Monday, November 08, 2010

Income, Class, and What Engaged Buddhism Doesn't Teach

I got a raise recently.  It was a real raise - not one of those "Oops! Eaten by Inflation!" raises, but an honest-to-goodness increase above the cost of living. So it was interesting to me to read Nicholas Kristof's "Our Banana Republic" from yesterday's New York Times.

In my reporting, I regularly travel to banana republics notorious for their inequality. In some of these plutocracies, the richest 1 percent of the population gobbles up 20 percent of the national pie. 

But guess what? You no longer need to travel to distant and dangerous countries to observe such rapacious inequality. We now have it right here at home — and in the aftermath of Tuesday’s election, it may get worse.
The richest 1 percent of Americans now take home almost 24 percent of income, up from almost 9 percent in 1976. As Timothy Noah of Slate noted in an excellent series on inequality, the United States now arguably has a more unequal distribution of wealth than traditional banana republics like Nicaragua, Venezuela and Guyana.
C.E.O.’s of the largest American companies earned an average of 42 times as much as the average worker in 1980, but 531 times as much in 2001. Perhaps the most astounding statistic is this: From 1980 to 2005, more than four-fifths of the total increase in American incomes went to the richest 1 percent.
That’s the backdrop for one of the first big postelection fights in Washington — how far to extend the Bush tax cuts to the most affluent 2 percent of Americans. Both parties agree on extending tax cuts on the first $250,000 of incomes, even for billionaires. Republicans would also cut taxes above that. 
 Three or so weeks back I noted that the United States reports a higher poverty rate than Vietnam, a country which Americans don't tend to think of as richer than we are.   And with this raise, it seems that I'm approaching the ranks of "not doing badly," or, to put it another way, the unfashionable end of the top 10%
± 2% or so.

But my life aside, this stuff is real, for as Kristof points out:

In the past, many of us acquiesced in discomfiting levels of inequality because we perceived a tradeoff between equity and economic growth. But there’s evidence that the levels of inequality we’ve now reached may actually suppress growth. A drop of inequality lubricates economic growth, but too much may gum it up.
Robert H. Frank of Cornell University, Adam Seth Levine of Vanderbilt University, and Oege Dijk of the European University Institute recently wrote a fascinating paper suggesting that inequality leads to more financial distress. They looked at census data for the 50 states and the 100 most populous counties in America, and found that places where inequality increased the most also endured the greatest surges in bankruptcies.
Here’s their explanation: When inequality rises, the richest rake in their winnings and buy even bigger mansions and fancier cars. Those a notch below then try to catch up, and end up depleting their savings or taking on more debt, making a financial crisis more likely.
Another consequence the scholars found: Rising inequality also led to more divorces, presumably a byproduct of the strains of financial distress. Maybe I’m overly sentimental or romantic, but that pierces me. It’s a reminder that inequality isn’t just an economic issue but also a question of human dignity and happiness.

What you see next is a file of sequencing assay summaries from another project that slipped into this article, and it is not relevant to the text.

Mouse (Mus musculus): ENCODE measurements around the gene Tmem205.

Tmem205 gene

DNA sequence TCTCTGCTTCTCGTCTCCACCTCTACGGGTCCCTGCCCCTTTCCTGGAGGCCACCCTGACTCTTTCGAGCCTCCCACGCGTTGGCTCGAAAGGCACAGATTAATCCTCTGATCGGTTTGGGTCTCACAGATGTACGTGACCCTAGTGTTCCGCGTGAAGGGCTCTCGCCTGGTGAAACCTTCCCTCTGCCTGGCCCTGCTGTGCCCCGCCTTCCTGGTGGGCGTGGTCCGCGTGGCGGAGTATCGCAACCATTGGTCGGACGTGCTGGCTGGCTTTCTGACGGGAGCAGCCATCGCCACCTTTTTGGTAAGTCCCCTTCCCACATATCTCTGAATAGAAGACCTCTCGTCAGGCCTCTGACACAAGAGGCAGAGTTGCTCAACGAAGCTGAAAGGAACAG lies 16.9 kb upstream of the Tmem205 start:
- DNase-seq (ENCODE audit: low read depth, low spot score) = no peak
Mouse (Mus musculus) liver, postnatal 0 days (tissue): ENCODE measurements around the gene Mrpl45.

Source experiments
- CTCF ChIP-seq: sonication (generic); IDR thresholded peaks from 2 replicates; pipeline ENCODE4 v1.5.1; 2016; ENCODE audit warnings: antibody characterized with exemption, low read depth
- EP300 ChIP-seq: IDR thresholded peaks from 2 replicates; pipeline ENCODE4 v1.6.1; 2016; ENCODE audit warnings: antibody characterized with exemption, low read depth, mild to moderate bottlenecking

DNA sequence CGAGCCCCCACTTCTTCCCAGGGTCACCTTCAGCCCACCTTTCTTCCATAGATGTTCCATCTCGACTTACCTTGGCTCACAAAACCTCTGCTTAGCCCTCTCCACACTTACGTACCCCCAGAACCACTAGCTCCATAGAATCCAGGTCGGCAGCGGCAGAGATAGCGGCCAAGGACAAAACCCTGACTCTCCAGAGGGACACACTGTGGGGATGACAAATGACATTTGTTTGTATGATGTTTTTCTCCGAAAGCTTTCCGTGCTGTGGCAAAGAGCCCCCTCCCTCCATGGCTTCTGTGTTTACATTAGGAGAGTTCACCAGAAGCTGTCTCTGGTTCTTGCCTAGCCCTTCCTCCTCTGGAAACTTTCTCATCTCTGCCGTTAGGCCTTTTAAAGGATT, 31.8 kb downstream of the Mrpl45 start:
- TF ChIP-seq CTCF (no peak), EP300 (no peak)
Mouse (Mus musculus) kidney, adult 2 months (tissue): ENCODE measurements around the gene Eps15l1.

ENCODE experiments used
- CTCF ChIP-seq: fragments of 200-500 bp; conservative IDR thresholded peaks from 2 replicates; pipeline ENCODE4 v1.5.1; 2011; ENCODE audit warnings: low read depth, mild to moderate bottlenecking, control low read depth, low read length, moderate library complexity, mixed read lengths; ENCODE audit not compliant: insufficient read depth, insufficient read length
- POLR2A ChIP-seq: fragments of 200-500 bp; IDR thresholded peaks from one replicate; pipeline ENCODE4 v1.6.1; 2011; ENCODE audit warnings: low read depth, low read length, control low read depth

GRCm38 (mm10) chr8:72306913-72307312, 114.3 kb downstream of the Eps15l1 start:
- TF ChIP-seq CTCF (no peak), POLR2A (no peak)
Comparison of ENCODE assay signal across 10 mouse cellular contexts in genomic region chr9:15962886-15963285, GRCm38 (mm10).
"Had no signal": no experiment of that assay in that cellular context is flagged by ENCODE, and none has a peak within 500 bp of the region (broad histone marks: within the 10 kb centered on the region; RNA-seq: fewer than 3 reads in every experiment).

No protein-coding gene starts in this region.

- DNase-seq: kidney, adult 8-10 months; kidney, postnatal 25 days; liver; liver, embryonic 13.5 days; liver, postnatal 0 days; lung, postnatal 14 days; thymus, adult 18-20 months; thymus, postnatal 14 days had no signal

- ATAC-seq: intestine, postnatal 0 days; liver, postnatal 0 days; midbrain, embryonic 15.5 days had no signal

This rising inequality engenders obstacles - it is a manifestation of dukkha. I can already see that I can do things with money that I could not twenty years ago, and I can do it because I can effect a multiplier effect on others and their work from  I do that others cannot. (Do read Noah's piece on income inequality.)

Now, with the exception of NellaLou's blog, (especially here) this particular issue isn't getting much attention in the Buddhist blogosphere. And it kind of tells me how really alienated we as Americans in particular are (I beg the understanding of all you European readers & bloggers for the moment, but it's an American, and to a lesser extent, UK problem).

You know folks - and you know to whom I'm referring - you can can the "Free Tibet!" and "Free Burma!" and the latest outrage du jour platitudes etc. and so forth.  I am mildly amused at one site that boasts "Made on a Mac" - now don't get me wrong, I love my iPhone too,  especially the fact that it uses patents on technology I developed back when I wasn't approaching income levels that were comfortable. Plus, I'd actually buy Apple stock if I didn't think it was a tad overpriced at the moment.   But the same site seems to be ignorant of the word "Foxconn," or, for that matter, terms like "Taft-Hartley."

I'm not saying this as any kind of a boast, but to note that although my boat's rising in the tide, too many folks in America are drowning, and that's just not good.  It's not good for me, it's not good for them, it's not even good for  the plutocrats.  Eventually this economic and political system will be come highly unstable, and I think the recent elections are the reflection of that.  Our system's out of balance, and the rebalancing will  likely anything but  painless, and to minimize the discomfort and suffering it's useful to approach this - like everything else - mindfully.

All of which is to say, Dudes, Tibet is here  Burma is here.  Those younger folks that go those your meditation seminars that aren't investment bankers, lawyers, or high priced creators of intellectual property? They're Tibet. They're Burma. They're Vietnam. 


BladeofGrass said...

I just read yesterday an article about Bill Moyers speech at Boston University on October 29, 2010, as a part of the Howard Zinn Lecture Series. Entitled : Bill Moyers: "Welcome to the Plutocracy!"

great read...located here...

Mumon said...

Yeah, I should read that at the right time.